Audrey Niffenegger’s The Time Traveler’s Wife is one of my Top 5 favourite books of all time. If you know me then you’ll know that this is no small accolade, especially considering that I’ve been consistent about this for more than a few months. I don’t keep “favourites” easily, so for me to still be speaking favourably about TTW means that it has taken a place in a very small and elite group of things.
It’d be a surprise for Niffenegger’s follow-up to match, let alone exceed the esteemed position of its predecessor. Indeed Her Fearful Symmetry is not her next Magnum Opus, but if it weren’t living in the shadows of glory, it might’ve been better received. In writing this delayed review, I still remember the book quite fondly despite going into it with a highly sceptical attitude, which means at the very least that it must have been pretty good – even if I didn’t want to admit it at the time.
If TTW was Niffenegger’s attempt at writing science fiction, then Symmetry is her attempt at a ghost story. She takes another crack at dealing with love and loss, but it’s neither as wrenching or satisfying with this setup.
The events of the book begins with the death of Elspeth. She has an estranged twin living in America, but in a gesture with an unclear motive, she leaves her estate, near Highgate Cemetary in London, to her nieces – who are also twins. Enter Julia and Valentina, two teenage girls who have yet to figure out what they need or want in life apart from each other. They travel to the England to work out what they want, and in the process become involved in Elspeth’s life and the people in it. Elspeth herself, meanwhile, has not quite passed on.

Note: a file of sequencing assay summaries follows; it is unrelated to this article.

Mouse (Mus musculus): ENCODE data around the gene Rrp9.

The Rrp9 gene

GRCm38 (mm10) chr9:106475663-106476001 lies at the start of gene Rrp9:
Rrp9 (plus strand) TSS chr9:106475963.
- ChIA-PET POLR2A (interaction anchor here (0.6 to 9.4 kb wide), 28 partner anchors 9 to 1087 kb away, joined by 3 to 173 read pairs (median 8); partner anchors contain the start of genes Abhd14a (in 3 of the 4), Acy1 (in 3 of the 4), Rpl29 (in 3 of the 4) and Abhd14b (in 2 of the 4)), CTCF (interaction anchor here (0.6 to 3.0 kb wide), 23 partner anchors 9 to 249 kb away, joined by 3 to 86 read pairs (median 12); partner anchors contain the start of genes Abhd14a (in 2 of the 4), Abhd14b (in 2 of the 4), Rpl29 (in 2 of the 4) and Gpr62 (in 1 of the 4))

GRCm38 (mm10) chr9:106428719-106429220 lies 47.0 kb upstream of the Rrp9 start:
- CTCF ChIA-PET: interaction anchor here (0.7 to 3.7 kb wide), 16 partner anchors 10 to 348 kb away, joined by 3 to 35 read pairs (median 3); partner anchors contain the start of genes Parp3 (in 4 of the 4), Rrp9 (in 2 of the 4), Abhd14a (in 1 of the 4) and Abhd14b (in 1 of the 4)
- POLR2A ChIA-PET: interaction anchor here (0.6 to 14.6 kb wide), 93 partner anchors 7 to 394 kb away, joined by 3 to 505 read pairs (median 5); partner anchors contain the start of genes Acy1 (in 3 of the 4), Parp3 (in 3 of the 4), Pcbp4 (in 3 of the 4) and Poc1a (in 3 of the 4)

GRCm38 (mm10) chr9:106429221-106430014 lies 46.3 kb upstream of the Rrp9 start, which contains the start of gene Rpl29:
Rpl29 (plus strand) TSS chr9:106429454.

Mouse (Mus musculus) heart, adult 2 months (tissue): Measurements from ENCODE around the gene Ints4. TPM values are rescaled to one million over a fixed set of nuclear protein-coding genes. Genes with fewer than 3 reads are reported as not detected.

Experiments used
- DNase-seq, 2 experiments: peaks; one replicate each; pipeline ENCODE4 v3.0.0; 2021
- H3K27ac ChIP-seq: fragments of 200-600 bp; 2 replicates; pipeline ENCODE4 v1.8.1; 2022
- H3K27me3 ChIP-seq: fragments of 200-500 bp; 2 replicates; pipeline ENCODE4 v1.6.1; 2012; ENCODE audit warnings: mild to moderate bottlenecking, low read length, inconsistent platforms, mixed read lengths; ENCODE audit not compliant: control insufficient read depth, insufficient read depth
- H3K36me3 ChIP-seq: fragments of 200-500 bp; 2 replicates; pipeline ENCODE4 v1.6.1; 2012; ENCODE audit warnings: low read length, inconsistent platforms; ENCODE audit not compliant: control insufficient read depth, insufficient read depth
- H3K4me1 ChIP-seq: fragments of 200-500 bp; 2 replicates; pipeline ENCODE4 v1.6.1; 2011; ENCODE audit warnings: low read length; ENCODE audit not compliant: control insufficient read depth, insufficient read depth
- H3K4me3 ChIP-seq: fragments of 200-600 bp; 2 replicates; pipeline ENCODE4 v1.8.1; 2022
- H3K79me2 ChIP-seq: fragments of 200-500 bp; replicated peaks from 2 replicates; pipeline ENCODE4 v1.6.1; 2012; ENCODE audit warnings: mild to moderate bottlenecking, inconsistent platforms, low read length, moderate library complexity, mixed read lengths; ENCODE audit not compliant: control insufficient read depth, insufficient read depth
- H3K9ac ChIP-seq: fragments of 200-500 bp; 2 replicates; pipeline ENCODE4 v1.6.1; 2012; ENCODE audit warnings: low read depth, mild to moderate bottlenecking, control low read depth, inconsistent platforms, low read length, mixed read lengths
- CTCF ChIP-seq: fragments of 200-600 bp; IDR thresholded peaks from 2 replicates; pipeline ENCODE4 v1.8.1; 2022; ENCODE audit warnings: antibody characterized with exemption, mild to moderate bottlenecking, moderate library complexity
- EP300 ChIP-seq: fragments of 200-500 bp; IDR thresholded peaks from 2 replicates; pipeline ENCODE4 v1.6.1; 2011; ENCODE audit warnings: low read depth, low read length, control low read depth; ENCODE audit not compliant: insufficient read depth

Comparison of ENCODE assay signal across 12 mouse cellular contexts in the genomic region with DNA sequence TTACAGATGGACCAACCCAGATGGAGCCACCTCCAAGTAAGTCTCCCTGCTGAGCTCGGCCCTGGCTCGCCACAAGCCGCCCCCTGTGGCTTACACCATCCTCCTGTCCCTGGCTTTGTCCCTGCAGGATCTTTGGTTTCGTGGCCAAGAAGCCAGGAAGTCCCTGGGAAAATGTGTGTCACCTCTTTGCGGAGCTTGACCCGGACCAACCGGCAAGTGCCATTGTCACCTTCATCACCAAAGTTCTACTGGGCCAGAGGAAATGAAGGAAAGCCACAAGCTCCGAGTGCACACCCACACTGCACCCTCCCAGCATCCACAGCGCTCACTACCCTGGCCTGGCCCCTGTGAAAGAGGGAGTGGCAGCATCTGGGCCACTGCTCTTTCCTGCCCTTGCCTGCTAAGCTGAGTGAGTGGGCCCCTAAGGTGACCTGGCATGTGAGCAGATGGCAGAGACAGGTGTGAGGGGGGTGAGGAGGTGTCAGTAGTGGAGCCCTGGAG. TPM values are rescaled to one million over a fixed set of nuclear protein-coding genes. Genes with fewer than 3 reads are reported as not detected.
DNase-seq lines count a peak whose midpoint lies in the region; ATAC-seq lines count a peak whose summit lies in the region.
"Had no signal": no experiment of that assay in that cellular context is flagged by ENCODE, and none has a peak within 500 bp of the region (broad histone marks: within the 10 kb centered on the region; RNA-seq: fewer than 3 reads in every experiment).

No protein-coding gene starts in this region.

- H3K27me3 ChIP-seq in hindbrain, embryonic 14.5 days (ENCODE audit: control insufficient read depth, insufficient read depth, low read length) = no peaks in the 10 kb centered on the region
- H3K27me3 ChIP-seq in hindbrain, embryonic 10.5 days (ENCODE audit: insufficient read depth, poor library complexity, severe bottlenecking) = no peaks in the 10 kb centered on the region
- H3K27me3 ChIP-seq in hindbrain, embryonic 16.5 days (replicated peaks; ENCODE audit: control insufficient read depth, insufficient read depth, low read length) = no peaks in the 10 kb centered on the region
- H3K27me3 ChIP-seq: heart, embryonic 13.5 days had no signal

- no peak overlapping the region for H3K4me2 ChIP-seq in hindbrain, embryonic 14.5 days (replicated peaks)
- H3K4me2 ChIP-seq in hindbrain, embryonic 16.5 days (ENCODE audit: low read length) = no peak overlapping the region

Niffenegger spent a considerable amount of time immersing herself in Highgate Cemetary, to the point where she was giving tours (including one attended by her friend Neil Gaiman, which partly informed his The Graveyard Book). So the setting of the book is meticulously described, and thoroughly believable. The characters though, are a little less well realised in comparison, and while the metaphysical contrivance is interesting and imaginative, the author never really seems sure about what to do with it or where to take it, and the story meaders around it from start to finish.
But that aside, Niffenegger still manages to keep you wanting to turn the pages, and before you know it you’ve finished. So even though I was predisposed to being critical of this book, I went along for the ride and found it to be quite enjoyable.